Wednesday, May 14, 2008

Is There a Friend in the House?

Someone is hurt at a convention. People rush to assist and the call is made: "Is there a doctor in the house?" Someone has a heart attack and the call for and ambulance is made. The house is burning and the call is made for fire fighters to bring their trucks and extinguish it.

There's a truly spooky commercial I hear on the radio a few times a day. A sea of voices say, "We are your friends." A few of those voices say, "We are the friends you work with." A few others say, "We are the friends you hang out with in Saturday night." This goes on through a few iterations. If I heard voices like that, I always think to myself, I'd have to check myself into the mental ward. Just then a single voice announces herself in so many words as the friend who is your psychiatric counselor. I knew it was coming. It's a public service announcement or some such encouraging people to support their friends who are having emotional problems. I always ask myself, what if the person having emotional problems doesn't have any close friends? Perhaps the call should be made for a friend. Thus the title of this post.

Some recent cartoons:

It's better that someone yell at you like Violet just did to Charlie Brown than to be ostracized by someone who tries not to hurt your feelings by it. That's the southern way, the sickeningly sweet, "Bless his heart."

I really identify with that poor apteryx. I couldn't say in person the things I'm able to type; and if I actually get the chance, I get so nervous I have trouble speaking and forming words. I practice talking to people when no one is listening so I'll have something coherent to say when the time comes. Pathetic, no?

The only person who calls me on my cell phone is my wife. I know other people have my number, but they generally never call. What does that say?

Well, I do have friends. In general, they're not overly close friends. My closest friends outside of my marriage are found on the Internet. I can hear the argument now: get off the computer and go out and make some real live friends. It doesn't happen easily for me, and I suspect that it doesn't happen easily for many of the people who may read this. Generally, people like to keep me at arm's length. I'm the kind of guy who can walk into a crowded room, meander to the corner and stand there alone. Some people may say hello and go on their way to another more interesting person. I see other people who can walk into a crowded room and not be able to make it to the corner without being swamped with people vying for their attention. Charisma is a mysterious thing.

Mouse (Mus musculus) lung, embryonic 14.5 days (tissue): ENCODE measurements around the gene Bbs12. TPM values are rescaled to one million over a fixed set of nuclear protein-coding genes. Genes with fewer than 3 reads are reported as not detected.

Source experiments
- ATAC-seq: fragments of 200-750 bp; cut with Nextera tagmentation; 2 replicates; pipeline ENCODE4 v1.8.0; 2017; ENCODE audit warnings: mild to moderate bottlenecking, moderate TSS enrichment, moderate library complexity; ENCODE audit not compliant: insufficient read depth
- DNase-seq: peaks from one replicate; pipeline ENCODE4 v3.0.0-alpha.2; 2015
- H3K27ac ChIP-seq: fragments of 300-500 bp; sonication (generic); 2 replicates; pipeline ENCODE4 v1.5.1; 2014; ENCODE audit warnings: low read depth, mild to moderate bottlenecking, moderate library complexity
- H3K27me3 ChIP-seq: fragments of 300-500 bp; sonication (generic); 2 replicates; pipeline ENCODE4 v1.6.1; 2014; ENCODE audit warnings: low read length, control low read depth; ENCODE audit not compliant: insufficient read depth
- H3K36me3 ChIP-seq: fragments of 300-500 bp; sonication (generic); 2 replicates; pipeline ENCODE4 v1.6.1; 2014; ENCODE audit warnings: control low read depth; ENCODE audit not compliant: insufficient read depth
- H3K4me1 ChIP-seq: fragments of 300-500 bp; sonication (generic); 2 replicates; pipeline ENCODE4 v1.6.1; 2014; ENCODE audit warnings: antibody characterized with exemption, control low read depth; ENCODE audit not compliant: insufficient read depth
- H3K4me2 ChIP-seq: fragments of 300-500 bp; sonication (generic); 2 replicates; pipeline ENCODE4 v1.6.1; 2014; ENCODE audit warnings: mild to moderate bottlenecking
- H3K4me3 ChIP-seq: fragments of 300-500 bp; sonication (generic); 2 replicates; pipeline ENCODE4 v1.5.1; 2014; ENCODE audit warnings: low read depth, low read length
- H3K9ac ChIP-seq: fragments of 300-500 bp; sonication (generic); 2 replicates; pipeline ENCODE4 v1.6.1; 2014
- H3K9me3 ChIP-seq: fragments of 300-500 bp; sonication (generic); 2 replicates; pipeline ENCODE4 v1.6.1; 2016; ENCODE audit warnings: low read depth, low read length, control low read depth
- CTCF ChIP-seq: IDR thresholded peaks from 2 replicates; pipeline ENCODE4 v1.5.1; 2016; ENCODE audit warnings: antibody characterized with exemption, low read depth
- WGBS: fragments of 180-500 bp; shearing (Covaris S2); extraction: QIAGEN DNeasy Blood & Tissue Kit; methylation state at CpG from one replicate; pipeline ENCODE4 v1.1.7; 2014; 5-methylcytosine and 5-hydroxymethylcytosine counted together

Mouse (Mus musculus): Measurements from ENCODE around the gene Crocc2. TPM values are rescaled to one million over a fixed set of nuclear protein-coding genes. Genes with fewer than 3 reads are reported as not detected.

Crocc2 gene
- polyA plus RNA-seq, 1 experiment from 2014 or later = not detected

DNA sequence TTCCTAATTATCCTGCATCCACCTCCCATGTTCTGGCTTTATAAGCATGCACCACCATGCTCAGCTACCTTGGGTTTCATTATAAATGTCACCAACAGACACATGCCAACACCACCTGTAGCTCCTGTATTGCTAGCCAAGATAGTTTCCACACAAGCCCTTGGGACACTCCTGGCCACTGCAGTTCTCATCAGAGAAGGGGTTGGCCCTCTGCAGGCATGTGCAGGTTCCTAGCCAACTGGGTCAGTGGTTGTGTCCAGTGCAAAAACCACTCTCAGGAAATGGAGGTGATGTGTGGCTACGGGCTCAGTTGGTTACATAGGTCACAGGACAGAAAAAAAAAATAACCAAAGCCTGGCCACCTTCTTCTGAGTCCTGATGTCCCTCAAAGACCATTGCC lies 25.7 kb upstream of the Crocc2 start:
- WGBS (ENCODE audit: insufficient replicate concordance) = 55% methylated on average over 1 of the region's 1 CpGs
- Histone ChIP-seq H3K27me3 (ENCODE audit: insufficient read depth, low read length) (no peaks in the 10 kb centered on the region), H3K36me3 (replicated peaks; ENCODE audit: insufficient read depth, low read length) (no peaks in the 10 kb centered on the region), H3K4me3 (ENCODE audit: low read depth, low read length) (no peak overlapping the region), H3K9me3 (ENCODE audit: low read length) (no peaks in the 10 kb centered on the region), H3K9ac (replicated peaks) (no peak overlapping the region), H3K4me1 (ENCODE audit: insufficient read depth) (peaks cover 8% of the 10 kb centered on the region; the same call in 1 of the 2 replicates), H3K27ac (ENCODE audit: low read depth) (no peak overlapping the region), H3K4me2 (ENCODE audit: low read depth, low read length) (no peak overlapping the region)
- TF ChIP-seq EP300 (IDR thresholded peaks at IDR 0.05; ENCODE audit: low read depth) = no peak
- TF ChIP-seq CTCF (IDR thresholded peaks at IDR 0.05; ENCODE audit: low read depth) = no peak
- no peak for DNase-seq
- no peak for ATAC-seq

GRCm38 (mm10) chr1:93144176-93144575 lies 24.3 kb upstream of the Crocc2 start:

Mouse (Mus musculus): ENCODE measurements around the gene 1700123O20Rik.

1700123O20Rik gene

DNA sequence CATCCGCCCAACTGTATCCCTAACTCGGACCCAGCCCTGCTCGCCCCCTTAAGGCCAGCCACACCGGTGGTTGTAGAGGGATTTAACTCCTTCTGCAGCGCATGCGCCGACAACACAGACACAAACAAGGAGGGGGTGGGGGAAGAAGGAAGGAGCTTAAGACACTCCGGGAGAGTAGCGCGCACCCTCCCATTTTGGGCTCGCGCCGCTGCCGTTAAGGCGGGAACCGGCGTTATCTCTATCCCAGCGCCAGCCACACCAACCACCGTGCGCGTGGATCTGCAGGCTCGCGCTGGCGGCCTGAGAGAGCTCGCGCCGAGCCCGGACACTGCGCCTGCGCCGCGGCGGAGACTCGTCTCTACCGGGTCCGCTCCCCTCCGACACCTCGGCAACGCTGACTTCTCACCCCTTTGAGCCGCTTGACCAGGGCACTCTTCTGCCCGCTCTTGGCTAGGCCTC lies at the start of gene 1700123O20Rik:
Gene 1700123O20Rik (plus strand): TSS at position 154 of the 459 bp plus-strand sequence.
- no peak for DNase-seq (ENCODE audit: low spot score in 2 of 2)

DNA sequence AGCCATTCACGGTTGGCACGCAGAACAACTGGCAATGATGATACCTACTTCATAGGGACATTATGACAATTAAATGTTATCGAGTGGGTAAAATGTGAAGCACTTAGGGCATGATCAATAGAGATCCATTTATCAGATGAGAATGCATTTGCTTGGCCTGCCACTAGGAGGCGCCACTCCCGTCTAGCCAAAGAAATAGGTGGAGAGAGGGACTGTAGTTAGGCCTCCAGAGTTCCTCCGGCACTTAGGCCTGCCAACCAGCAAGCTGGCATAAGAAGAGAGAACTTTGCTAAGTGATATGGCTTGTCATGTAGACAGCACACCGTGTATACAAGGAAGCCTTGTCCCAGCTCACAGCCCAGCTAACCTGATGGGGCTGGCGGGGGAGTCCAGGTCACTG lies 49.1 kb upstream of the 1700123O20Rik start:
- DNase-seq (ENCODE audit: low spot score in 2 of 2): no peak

I also know that many who read this are the type of people I just described: people who don't know what loneliness is. They've never felt the hopelessness of not being able to express themselves and be understood. They don't know what it's like not to have people who value their opinion enough to seek it out or to have people the number of which is significant enough to trust their leadership.

I wrote this post for both types of people. Listen to David Moss teach from Hebrews 10:24,25

24 And let us consider how to stir up one another to love and good works,
25 not neglecting to meet together, as is the habit of some, but encouraging one another, and all the more as you see the Day drawing near.

The obvious message is to those who have more than their fair share of cool charisma. Be on the lookout for those watching from a lonely corner of the room who are NOT vying for your attention. They are the walking wounded. If you ask them if they need anything, they may be like the apteryx and not know what to say. If so, they need immediate attention. A person having a heart attack may not die anytime soon if nothing is done, but they need immediate medical attention. The socially inept need a friend like a heart attack patient needs to be tested to see if they need a stint, medication or bypass surgery.